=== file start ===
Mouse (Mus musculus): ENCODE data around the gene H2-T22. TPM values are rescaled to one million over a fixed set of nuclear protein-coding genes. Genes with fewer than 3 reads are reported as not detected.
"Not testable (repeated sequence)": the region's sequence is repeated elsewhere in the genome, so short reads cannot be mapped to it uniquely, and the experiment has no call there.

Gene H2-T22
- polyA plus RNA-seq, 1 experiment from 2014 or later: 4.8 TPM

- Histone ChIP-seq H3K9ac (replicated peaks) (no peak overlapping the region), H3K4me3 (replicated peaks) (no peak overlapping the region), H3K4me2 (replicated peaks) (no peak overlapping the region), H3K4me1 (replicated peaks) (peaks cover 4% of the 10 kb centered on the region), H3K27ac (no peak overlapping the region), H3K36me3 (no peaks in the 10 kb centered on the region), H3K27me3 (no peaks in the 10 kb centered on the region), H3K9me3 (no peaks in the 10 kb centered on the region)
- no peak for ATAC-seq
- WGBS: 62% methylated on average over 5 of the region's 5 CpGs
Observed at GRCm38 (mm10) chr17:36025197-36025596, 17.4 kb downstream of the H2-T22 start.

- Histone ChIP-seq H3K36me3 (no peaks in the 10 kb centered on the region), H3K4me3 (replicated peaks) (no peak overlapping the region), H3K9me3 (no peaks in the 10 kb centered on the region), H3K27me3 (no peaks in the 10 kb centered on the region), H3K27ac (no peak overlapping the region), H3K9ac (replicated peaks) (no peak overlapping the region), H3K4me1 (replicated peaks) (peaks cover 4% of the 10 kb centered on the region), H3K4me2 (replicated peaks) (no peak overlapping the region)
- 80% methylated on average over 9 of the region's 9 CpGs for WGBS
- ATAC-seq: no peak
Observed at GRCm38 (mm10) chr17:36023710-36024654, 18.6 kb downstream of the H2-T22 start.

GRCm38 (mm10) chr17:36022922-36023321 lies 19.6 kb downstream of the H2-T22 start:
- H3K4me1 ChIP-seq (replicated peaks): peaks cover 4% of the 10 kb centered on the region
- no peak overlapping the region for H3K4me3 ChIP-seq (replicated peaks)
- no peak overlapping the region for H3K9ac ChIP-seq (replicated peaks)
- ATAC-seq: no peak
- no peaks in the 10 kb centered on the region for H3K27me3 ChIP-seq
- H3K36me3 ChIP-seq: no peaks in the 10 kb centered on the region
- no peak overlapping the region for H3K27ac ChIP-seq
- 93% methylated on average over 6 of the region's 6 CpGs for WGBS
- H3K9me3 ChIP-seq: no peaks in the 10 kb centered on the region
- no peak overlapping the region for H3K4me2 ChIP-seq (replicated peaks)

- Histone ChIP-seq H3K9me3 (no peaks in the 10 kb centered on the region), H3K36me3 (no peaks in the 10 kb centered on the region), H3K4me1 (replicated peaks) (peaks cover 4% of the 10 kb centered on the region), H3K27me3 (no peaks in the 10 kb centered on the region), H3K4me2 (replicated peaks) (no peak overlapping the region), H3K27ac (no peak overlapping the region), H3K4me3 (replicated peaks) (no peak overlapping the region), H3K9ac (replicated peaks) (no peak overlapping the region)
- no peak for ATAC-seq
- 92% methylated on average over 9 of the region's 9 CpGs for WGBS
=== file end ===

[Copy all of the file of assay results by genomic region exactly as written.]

Mouse (Mus musculus): ENCODE data around the gene H2-T22. TPM values are rescaled to one million over a fixed set of nuclear protein-coding genes. Genes with fewer than 3 reads are reported as not detected.
"Not testable (repeated sequence)": the region's sequence is repeated elsewhere in the genome, so short reads cannot be mapped to it uniquely, and the experiment has no call there.

Gene H2-T22
- polyA plus RNA-seq, 1 experiment from 2014 or later: 4.8 TPM

- Histone ChIP-seq H3K9ac (replicated peaks) (no peak overlapping the region), H3K4me3 (replicated peaks) (no peak overlapping the region), H3K4me2 (replicated peaks) (no peak overlapping the region), H3K4me1 (replicated peaks) (peaks cover 4% of the 10 kb centered on the region), H3K27ac (no peak overlapping the region), H3K36me3 (no peaks in the 10 kb centered on the region), H3K27me3 (no peaks in the 10 kb centered on the region), H3K9me3 (no peaks in the 10 kb centered on the region)
- no peak for ATAC-seq
- WGBS: 62% methylated on average over 5 of the region's 5 CpGs
Observed at GRCm38 (mm10) chr17:36025197-36025596, 17.4 kb downstream of the H2-T22 start.

- Histone ChIP-seq H3K36me3 (no peaks in the 10 kb centered on the region), H3K4me3 (replicated peaks) (no peak overlapping the region), H3K9me3 (no peaks in the 10 kb centered on the region), H3K27me3 (no peaks in the 10 kb centered on the region), H3K27ac (no peak overlapping the region), H3K9ac (replicated peaks) (no peak overlapping the region), H3K4me1 (replicated peaks) (peaks cover 4% of the 10 kb centered on the region), H3K4me2 (replicated peaks) (no peak overlapping the region)
- 80% methylated on average over 9 of the region's 9 CpGs for WGBS
- ATAC-seq: no peak
Observed at GRCm38 (mm10) chr17:36023710-36024654, 18.6 kb downstream of the H2-T22 start.

GRCm38 (mm10) chr17:36022922-36023321 lies 19.6 kb downstream of the H2-T22 start:
- H3K4me1 ChIP-seq (replicated peaks): peaks cover 4% of the 10 kb centered on the region
- no peak overlapping the region for H3K4me3 ChIP-seq (replicated peaks)
- no peak overlapping the region for H3K9ac ChIP-seq (replicated peaks)
- ATAC-seq: no peak
- no peaks in the 10 kb centered on the region for H3K27me3 ChIP-seq
- H3K36me3 ChIP-seq: no peaks in the 10 kb centered on the region
- no peak overlapping the region for H3K27ac ChIP-seq
- 93% methylated on average over 6 of the region's 6 CpGs for WGBS
- H3K9me3 ChIP-seq: no peaks in the 10 kb centered on the region
- no peak overlapping the region for H3K4me2 ChIP-seq (replicated peaks)

- Histone ChIP-seq H3K9me3 (no peaks in the 10 kb centered on the region), H3K36me3 (no peaks in the 10 kb centered on the region), H3K4me1 (replicated peaks) (peaks cover 4% of the 10 kb centered on the region), H3K27me3 (no peaks in the 10 kb centered on the region), H3K4me2 (replicated peaks) (no peak overlapping the region), H3K27ac (no peak overlapping the region), H3K4me3 (replicated peaks) (no peak overlapping the region), H3K9ac (replicated peaks) (no peak overlapping the region)
- no peak for ATAC-seq
- 92% methylated on average over 9 of the region's 9 CpGs for WGBS